My interest in Wonder Woman has always been lukewarm, with a back issue collection ranging somewhere between Dazzler and She-Hulk. This essay was the result of an invite from Noah Berlatsky over at the Hooded Utilitarian who's currently working on a book devoted to William Marston and Harry Peter's Golden Age run on Wonder Woman (they created the character). Noah had blogged his way through every issue of the comic, and was celebrating with a roundtable on the final issue (#28). Since it was clear that I pretty much loathed Marston's ideas, Noah figured it would be fun to get a negative take, and the following was what I delivered. At one time, the bondage theme had led me to try a volume from the DC Archive editions, but the mind-numbing repetition of  “oh, you’ve bound my bracelets” and “now, I have you tied up with my lasso” only proved what I thought impossible: how meek and boring sadomasochism could be. I imagine what Suehiro Maruo might do with the character -- questionable as feminism, true, but free of tedium. This is a roundabout way of saying I prefer my feminist icons with teeth. And Marston wasn’t interested in artistic ambiguity, but propaganda:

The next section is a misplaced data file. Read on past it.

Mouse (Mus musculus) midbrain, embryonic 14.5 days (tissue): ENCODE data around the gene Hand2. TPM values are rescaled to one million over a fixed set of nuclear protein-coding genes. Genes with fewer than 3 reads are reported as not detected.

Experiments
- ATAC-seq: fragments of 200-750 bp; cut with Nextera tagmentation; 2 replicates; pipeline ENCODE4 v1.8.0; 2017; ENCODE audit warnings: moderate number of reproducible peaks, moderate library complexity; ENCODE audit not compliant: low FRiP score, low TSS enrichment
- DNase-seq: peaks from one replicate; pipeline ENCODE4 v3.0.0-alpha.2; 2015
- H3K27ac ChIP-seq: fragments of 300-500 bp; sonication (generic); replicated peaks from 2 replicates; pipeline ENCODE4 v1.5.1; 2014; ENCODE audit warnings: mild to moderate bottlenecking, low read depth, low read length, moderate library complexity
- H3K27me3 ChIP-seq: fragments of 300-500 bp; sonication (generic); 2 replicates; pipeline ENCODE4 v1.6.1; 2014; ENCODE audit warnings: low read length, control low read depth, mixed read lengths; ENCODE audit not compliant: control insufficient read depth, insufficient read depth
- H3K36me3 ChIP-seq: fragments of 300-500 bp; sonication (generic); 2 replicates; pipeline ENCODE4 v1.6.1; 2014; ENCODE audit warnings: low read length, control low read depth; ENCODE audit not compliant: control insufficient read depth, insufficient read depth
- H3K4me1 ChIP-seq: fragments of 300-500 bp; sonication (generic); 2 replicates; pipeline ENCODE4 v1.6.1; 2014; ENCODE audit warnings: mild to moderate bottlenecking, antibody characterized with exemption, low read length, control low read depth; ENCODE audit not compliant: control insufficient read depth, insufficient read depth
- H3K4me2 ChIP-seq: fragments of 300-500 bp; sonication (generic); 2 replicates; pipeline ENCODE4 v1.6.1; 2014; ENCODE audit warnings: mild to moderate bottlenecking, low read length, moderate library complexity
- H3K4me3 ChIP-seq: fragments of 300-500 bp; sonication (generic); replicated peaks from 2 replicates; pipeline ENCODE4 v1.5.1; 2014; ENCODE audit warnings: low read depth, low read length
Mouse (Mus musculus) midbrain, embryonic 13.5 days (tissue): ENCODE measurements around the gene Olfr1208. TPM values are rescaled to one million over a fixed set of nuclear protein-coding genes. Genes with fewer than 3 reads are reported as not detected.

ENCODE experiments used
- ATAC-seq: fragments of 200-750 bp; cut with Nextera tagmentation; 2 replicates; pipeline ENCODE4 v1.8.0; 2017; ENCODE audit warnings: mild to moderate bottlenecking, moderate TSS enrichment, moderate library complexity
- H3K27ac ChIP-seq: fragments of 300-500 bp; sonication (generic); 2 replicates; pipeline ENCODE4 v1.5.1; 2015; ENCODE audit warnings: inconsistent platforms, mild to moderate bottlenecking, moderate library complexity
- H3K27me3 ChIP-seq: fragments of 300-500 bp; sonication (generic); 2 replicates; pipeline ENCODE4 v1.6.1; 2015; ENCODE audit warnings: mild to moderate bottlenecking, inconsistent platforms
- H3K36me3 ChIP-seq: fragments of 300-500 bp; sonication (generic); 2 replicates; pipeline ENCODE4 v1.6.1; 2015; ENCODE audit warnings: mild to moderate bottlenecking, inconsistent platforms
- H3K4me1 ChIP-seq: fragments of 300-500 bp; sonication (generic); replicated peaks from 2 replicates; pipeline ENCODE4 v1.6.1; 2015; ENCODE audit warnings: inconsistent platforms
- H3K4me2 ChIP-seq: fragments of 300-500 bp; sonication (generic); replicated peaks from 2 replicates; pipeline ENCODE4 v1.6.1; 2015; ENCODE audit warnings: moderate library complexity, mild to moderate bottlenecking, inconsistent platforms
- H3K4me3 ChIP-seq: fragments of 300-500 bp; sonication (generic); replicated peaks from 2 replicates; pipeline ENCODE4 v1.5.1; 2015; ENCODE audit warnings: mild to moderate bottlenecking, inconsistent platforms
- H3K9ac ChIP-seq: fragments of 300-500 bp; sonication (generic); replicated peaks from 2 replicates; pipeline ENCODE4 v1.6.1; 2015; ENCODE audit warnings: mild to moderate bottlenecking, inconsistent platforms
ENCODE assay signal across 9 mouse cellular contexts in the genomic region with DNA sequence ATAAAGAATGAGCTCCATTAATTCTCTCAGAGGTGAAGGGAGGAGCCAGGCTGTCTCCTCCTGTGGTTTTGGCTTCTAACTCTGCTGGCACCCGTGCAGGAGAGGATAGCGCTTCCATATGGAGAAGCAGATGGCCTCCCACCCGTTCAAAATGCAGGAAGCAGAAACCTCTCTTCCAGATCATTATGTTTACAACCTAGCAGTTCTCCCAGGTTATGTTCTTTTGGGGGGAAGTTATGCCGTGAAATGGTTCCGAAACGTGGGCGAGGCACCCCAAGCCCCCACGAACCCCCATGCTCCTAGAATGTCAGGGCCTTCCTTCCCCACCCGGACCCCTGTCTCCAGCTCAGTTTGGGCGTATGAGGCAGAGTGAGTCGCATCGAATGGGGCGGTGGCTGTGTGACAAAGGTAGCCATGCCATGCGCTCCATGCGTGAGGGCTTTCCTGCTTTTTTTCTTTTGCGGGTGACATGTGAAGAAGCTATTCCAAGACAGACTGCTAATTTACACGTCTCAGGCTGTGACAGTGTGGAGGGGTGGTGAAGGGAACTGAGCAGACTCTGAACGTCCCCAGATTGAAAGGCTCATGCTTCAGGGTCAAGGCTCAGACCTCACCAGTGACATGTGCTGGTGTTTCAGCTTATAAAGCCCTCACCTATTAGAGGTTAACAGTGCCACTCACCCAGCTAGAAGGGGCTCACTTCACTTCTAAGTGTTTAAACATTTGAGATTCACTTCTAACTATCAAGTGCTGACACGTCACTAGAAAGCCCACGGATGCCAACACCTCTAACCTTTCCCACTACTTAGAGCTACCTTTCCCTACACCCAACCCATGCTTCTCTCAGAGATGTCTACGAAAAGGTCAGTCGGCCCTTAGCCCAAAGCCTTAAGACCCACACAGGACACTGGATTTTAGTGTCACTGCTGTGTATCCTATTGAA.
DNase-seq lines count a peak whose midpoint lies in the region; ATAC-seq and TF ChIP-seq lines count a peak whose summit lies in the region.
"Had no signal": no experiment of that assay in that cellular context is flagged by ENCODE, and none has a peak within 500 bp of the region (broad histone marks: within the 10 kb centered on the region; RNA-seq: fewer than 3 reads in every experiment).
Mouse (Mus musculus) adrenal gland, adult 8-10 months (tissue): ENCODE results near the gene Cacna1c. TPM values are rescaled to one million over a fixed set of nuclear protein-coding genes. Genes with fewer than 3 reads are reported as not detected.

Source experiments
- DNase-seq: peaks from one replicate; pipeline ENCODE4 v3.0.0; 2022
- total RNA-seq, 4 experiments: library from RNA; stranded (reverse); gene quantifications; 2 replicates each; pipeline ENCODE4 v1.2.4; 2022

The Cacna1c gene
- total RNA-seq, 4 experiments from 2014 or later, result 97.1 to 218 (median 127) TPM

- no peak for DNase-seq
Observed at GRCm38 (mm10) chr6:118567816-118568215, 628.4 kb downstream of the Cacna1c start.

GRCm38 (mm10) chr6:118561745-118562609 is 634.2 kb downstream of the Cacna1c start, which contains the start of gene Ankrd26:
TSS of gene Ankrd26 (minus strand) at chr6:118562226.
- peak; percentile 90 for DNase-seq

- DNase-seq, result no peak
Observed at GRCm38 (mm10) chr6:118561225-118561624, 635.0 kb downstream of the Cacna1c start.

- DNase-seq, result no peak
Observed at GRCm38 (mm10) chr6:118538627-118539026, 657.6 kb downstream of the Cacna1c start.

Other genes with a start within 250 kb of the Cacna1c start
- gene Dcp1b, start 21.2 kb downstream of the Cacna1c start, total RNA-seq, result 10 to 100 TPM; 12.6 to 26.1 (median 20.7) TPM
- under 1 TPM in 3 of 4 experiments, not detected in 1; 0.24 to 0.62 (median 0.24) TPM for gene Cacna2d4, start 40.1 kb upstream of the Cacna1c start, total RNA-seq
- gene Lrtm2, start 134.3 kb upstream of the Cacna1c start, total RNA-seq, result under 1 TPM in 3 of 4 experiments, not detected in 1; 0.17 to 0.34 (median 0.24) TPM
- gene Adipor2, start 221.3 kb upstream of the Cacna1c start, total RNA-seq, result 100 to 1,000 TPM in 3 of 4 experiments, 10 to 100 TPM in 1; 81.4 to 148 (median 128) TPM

[That w]omen are exciting for this one reason — it is the secret of women’s allure — women enjoy submission, being bound [was] the only truly great contribution of my Wonder Woman strip to the moral education of the young. The only hope for peace is to teach people who are full of pep and unbound force to enjoy being bound. … Only when the control of self by others is more pleasant than the unbound assertion of self in human relationships can we hope for a stable, peaceful human society. [quote from p. 210, Jones]